PETRAS

PETRAS

PETRAS is the EPSRC IoT Research Hub.

The PETRAS Internet of Things Research Hub is a consortium of nine leading UK universities which will work together to explore critical issues in privacy, ethics, trust, reliability, acceptability, and security in IoT. Funding for the Hub includes a £9.8 million grant from the Engineering and Physical Sciences Research Council (EPSRC) which will be boosted by partner contributions to approximately £23 million in total. This project also runs in collaboration with Digital Catapult’s IoTUK programme.

The PETRAS IoT Hub, is led by UCL and includes Imperial College LondonLancaster UniversityUniversity of OxfordUniversity of WarwickCardiff UniversityUniversity of EdinburghUniversity of Southampton, and University of Surrey.

The IoTUK programme is working with PETRAS to disseminate the work that is coming out of the programme to businesses, government and for further academic research.

You can read about the PETRAS project in this article from Rachel Cooper OBE on Living in IoT.

IoTUK Staff
sade.laja2@cde.catapult.org.uk
1 Comment
  • Rick Chandler
    Reply

    Event 25th Oct might be of interest.

    Citizen issues in policies for Internet of Things
    Oct 25th CMA Event – speaker details and timing

    Much of the discussion around the Internet of Things relating to technical and commercial aspects raises questions about the vital human side and the policies which will be needed to protect citizens. Last year BCS and IoTUK jointly commissioned a study by RAND Europe, whose report is here.
    https://www.rand.org/randeurope/research/projects/accelerating-internet-of-things-uk.html
    This study pointed strongly to the need to put citizens their rights and interests at the centre of IoT policy debates. As IoT based services are designed and deployed the people involved continue to support this conclusion and feel that more concrete actions are needed to make it a reality.
    In June CMA hosted a high-level workshop to discuss the topic. Issues included personal data and privacy, trustworthiness and trust, device behaviour, liability and market power issues.
    Information on this workshop is here: http://www.bcs.org/content/ConWebDoc/58135

    Much work is going on and we decided to run a series of meetings to take this discussion forward the first of which will be on 25th October at BCS London and I am pleased to confirm the speakers and agenda below.
    DOORS WILL OPEN AT 18:00 AND PRESENTATIONS START AT 18:30

    THIS IS A FREE EVENT WITH PLENTY OF TIME FOR DISCUSSION, FOLLOWED BY NETWORKING DRINKS AND REFRESHMENTS TILL 21:30

    PLEASE BOOK NOW.

    The booking link is https://events.bcs.org/book/2638/

    Prof Rick Chandler
    Chairman CMA

    +++++++++++++++++++++++++++++++++++++++++++++++++++++++++++++++++++++++++++++++++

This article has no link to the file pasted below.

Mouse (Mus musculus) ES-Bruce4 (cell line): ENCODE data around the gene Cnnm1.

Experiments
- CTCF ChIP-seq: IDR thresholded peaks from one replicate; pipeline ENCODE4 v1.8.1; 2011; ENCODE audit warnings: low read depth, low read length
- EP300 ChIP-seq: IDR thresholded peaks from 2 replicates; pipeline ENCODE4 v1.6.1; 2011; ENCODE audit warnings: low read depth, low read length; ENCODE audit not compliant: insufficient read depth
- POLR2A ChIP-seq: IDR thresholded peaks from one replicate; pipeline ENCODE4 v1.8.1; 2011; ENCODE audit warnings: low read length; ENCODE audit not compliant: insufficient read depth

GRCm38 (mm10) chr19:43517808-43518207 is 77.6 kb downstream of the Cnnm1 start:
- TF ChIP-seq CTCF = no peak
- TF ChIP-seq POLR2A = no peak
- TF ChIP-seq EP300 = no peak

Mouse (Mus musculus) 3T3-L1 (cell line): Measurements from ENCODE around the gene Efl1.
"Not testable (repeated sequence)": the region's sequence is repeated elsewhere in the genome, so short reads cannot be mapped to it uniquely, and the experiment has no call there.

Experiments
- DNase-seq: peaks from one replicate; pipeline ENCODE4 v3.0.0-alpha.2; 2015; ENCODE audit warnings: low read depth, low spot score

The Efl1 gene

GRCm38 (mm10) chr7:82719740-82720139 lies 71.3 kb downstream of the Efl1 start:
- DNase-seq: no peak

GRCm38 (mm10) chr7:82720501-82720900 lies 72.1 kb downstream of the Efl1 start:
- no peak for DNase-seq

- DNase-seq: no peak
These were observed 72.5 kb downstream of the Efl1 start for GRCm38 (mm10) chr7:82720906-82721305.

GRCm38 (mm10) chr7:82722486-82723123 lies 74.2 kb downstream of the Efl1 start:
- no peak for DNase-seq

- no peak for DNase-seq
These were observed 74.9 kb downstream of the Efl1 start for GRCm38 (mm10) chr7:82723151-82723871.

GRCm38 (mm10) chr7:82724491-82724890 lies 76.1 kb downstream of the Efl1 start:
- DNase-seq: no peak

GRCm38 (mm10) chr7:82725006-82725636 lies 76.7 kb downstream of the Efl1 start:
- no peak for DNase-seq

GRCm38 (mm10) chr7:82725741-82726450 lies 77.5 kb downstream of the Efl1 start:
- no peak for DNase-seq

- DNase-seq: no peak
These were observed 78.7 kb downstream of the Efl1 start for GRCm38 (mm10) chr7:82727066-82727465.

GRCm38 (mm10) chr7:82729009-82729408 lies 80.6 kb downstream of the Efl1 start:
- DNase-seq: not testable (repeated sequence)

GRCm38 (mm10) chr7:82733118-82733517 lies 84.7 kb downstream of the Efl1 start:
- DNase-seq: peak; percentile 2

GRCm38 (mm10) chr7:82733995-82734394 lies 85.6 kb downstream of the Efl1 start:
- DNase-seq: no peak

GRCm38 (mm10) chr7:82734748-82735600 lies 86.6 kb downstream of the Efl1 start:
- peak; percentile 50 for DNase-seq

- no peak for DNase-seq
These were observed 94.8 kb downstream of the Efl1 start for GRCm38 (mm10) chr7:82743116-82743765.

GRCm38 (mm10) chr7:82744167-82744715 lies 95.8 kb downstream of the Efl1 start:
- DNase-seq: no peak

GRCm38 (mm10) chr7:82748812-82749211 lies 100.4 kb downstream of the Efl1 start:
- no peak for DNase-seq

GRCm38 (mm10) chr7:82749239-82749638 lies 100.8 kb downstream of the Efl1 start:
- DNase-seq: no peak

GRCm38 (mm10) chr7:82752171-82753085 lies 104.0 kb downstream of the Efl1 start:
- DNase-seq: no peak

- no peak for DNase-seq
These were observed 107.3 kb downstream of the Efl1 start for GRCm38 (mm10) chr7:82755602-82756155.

SPEAKERS
    Claire Milne – Freelence Telecom Policy consultant. ex-BT; also LSE VSF, active in consumer and policy circles (CFC, CSISAC, FISP), spoke at 2016 OECD Ministerial on Digital Economy. Claire Started virtual group of interested consumer representatives and policy-oriented academics, exchanging news and views and has been the prime mover in this initiative.

    Pete Eiseneger is BSI’s Consumer and Public Interest Network – Consumer Coordinator for Digital Standards. He is also an IoT and Privacy Expert for ANEC the European Consumer Voice in Standardisation, and ISO’s Consumer Policy Committee’s Key Person for Privacy and Data Protection.
    He is a member of the National Consumer Federation’s Executive Committee focusing on consumer regulation and enforcement and its economic impact when consumer needs are poorly addressed.”

    Dr. Irene Brass Has an academic background in the regulation and standardisation of emerging digital technologies, has worked as a postdoc researcher with the PETRAS IoT Standards, Governance and Policy team and is closely engaged with the UCL STEaPP group. https://www.ucl.ac.uk/steapp/people/brass
    TOPICS WHICH WE INTEND TO COVER (SUBJECT TO DISCUSSION) INCLUDE
    – What are the main policy and regulatory challenges that IoT brings?
    – Is the current regulatory landscape in the UK fit for purpose, in terms of efficiently, effectively and ethically dealing with these challenges?
    (a review of the current regulatory landscape in the UK).
    – Given some of the current regulatory gaps that we’ve identified, to what extent is the market, through domestic and/ or transnational standardisation, responding to fill in these gaps?
    -a review of the emerging security standards landscape for IoT
    – a review of the ISO Consumer Policy Committee draft standard against the GDPR
    – a review of the ISO Consumer Policy Committee draft standard with respect the UK Government’s 29 Cyber Security Principles for automated and digitally connected vehicles
    – work for ANEC on Cyber Security and consumer standards – highlighting the need for liability legislation for IoT.
    Designing for consumer goods and services to include
    – the generic approach and then 3 examples: ISO 10377 – safety by design standard, following the EU Standardization request M/473 the Design for All standard EN 17161 and the ISO COPOLCO draft PbD standard.
    – a look at two real life examples to show how the designing for consumers approach addresses real life issues, these are yet another children’s toy found woeful on security and privacy; and problems with the Government’s identity verification service VERIFY.

    Oct 18, 2017 at 7:10 pm

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